Wild Ramp provides Huntington with locally grown food

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Wild Ramp provides Huntington with locally grown food

The Wild Ramp is located in Old City Central in Huntington. It is open seven days a week and all year round.

The Wild Ramp is located in Old City Central in Huntington. It is open seven days a week and all year round.

Brianna Paxton

The Wild Ramp is located in Old City Central in Huntington. It is open seven days a week and all year round.

Brianna Paxton

Brianna Paxton

The Wild Ramp is located in Old City Central in Huntington. It is open seven days a week and all year round.

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The Wild Ramp, located in Old Central City, Huntington, is a local market that commits to connecting local farmer’s directly to the community.

Its mission of operating a community-supported market that provides a viable economic outlet for local food producers while providing consumers access to locally grown agricultural lasts all year around.

“Most of the farmer’s markets like the one we’re hosting now are here a couple days of the week,” said Sarah Lane, assistant manager at The Wild Ramp. “The Wild Ramp wanted to offer a place that’s nonprofit where our farmer’s can come, drop off food and provide that every day of the week, expect for Sundays and year around. That way they get to go home. That’s better profit for everybody and provides food for the community consistently because traditional early morning farmer’s markets don’t always work for families.”

The Cabell Country Tailgate Farmer’s Market, located behind the Wild Ramp, runs June through Oct. 31, Tuesdays, Thursdays and Saturdays, opening 7 a.m. until the produce runs out.

The final days of the season do not slow down the growing for these local farmers.

“Your warm weather crops, tomatoes, cucumbers, melons, things like that are your early crops,  and once the frost hits you have your cold crops ,your greens, turnips, cabbage and things that can hold the colder weather,” Dane Steele said.

Dane Steele is a local farmer from Fayette County, Ohio. He has been raising and selling produce for 13 years to the Farmer’s Only Market.

Steele said this is important because people are not allowed to buy the produce and bring it in, everyone raises their own.

“It keeps people tied to the land, which is important,” Steele said. “You get fresh, nutritious food and one of these days the trucks may not run. I just heard the other day there’s about 4.5 million people in America that raise their own food. So, if the trucks quit running for whatever reason there’s going to be a disaster. The more local produce you have the easier it’s going to be on a community in case of difficult times.”

Lewis Bodieme, a local farmer who partners with his family to raise and sell local produce, has been doing this since he was born and his passion continues to grow.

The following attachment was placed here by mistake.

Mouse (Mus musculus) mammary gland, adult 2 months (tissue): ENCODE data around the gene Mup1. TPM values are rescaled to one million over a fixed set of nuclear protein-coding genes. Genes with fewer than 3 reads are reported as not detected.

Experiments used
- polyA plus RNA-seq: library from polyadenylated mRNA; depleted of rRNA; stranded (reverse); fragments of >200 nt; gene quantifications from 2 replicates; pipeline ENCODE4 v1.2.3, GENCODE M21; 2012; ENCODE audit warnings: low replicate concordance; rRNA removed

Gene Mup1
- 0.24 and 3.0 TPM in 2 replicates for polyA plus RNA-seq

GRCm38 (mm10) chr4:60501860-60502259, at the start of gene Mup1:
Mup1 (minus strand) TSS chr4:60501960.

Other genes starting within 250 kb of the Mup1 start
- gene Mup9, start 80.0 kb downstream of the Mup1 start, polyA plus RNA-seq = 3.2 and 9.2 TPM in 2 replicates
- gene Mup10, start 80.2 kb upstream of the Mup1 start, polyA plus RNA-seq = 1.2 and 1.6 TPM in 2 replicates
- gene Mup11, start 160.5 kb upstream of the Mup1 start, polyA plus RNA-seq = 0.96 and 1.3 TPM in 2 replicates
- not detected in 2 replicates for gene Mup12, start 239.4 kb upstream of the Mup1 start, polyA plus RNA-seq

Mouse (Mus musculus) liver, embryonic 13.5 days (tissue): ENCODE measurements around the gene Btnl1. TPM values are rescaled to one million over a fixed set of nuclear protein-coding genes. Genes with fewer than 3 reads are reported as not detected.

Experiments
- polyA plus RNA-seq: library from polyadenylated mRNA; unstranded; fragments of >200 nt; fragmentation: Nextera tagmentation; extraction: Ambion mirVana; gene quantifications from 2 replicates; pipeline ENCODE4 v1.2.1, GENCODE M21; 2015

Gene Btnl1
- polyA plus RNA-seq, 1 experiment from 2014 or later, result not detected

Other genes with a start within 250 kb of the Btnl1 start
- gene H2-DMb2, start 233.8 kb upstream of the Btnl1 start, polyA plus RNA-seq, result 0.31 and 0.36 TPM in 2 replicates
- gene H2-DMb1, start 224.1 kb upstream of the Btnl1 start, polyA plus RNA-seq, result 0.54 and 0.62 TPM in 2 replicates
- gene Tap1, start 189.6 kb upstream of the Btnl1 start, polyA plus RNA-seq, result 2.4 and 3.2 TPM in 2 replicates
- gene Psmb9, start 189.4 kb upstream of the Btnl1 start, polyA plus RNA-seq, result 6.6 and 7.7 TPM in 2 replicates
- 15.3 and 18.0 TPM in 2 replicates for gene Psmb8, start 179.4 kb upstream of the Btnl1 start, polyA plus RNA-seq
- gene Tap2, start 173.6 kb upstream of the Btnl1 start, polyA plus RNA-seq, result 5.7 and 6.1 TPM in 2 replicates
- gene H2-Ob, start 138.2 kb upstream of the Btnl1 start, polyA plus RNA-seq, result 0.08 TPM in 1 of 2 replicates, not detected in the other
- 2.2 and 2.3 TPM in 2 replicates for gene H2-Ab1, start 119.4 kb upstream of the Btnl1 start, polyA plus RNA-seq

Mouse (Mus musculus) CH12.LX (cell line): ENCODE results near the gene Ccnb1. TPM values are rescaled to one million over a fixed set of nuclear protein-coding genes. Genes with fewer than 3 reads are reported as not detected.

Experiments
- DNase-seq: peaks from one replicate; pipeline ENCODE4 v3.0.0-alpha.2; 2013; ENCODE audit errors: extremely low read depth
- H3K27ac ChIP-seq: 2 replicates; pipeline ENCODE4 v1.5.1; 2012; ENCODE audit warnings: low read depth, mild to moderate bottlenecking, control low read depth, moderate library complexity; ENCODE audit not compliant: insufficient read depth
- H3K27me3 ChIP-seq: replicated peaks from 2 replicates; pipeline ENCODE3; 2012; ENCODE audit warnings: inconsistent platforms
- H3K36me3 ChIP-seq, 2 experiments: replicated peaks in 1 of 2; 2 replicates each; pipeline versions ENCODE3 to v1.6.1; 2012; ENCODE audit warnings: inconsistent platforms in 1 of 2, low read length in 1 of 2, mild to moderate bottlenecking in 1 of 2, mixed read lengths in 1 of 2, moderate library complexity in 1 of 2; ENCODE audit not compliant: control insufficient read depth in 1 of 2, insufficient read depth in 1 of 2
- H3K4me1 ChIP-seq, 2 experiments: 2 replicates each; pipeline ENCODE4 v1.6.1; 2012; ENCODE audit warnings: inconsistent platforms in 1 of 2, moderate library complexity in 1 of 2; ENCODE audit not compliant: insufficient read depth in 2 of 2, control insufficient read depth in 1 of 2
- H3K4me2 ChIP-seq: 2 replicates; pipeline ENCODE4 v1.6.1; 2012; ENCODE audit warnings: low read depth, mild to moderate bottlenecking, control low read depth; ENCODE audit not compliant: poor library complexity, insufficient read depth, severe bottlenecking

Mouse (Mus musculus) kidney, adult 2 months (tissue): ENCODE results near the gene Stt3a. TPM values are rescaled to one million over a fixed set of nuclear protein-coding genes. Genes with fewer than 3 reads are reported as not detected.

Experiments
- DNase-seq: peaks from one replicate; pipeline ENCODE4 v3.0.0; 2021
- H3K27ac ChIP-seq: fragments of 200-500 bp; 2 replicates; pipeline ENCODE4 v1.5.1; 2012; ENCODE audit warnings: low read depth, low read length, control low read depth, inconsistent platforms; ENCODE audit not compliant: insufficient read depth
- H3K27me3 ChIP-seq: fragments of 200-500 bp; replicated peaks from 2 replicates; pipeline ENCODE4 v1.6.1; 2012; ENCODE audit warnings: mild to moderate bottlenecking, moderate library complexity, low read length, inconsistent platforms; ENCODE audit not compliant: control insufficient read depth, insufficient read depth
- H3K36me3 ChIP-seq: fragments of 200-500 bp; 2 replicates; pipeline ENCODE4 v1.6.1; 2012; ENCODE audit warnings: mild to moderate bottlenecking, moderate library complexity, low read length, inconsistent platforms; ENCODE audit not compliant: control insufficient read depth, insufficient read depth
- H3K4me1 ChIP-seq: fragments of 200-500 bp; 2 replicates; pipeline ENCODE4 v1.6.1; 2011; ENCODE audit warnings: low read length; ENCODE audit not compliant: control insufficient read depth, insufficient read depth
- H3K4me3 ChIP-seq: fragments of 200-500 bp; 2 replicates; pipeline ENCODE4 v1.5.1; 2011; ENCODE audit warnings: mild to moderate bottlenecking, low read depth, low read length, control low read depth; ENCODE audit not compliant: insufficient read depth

“I love doing it,” Bodiemer said. “Plant in the spring and it gives you something to look forward to, you can watch it grow. It’s really fun, you get to work on your own, make your own money. You don’t have a boss telling you what to do. It’s fun growing it, coming down here and selling it. You can live off the land, you don’t have to spend all your money at the grocery stores. You don’t have to buy your canned food that has all kinds of chemicals and everything.”

Lewis Bodiemer and his parents, Lewie and Rebecca Bodiemer, have been a part of the Tailgate Farmer’s Market for over 25 years.

There is a growing concern in our society about the ethical treatment of our foods, both meat and vegetables. As ethical concerns continue to rise about the treatment of our foods, so do the prices. Lillian Bryd has been a customer to the local Farmer’s Market for over 40 years. She proudly showed off her bench covered in bags full of local produce.

“I got all this stuff for $8, now I couldn’t go up there to the store and get this for $8,” local customer, Byrd said. “This is fresh. Only the good lord and the people at Kroger know how long that cabbage has been there or where it came from. This is locally grown, we know where it comes from.”

The Wild Ramp eases ethical concerns for their customers about where their nutritional foods come from by ensuring they’re fully up-to date on the products they offer and where they come from.

“I think one of the best things about buying local is your money stays local, you’re putting your dollars where your heart is,” Lane said. “It’s nice to know who your farmer is, you can come ask one of us and say hey, these are my concerns, these are my dietary needs and we can tell you confidently what all of those practices are and who lines up with those ethics.”

Local meats available at The Wild Ramp are ash-free, antibiotics free, hormone free and steroid free.

“A lot of it is pastured versus free range,” Lane said. “A lot of the free range commercial industry just means there’s a twenty-five foot pen with three hundred chickens in it and that’s not really helping anybody. If The Wild Ramp feels like something shady is going on with their farmers, we go visit them. You can feel good about the food your get here.”

The Wild Ramp is a non-profit organization that takes just enough money out of every dollar to “keep the lights on,” as Lane would say, 15 cents to be exact. It has a three person staff with a strong volunteer community. The Wild Ramp volunteers get rewarded community service hours while networking and meeting new people.

The Wild Ramp market hours are Monday through Friday, 9 a.m. to 7 p.m. and Saturday 8 a.m. to 4 p.m.

Brianna Paxton can be contacted at [email protected]

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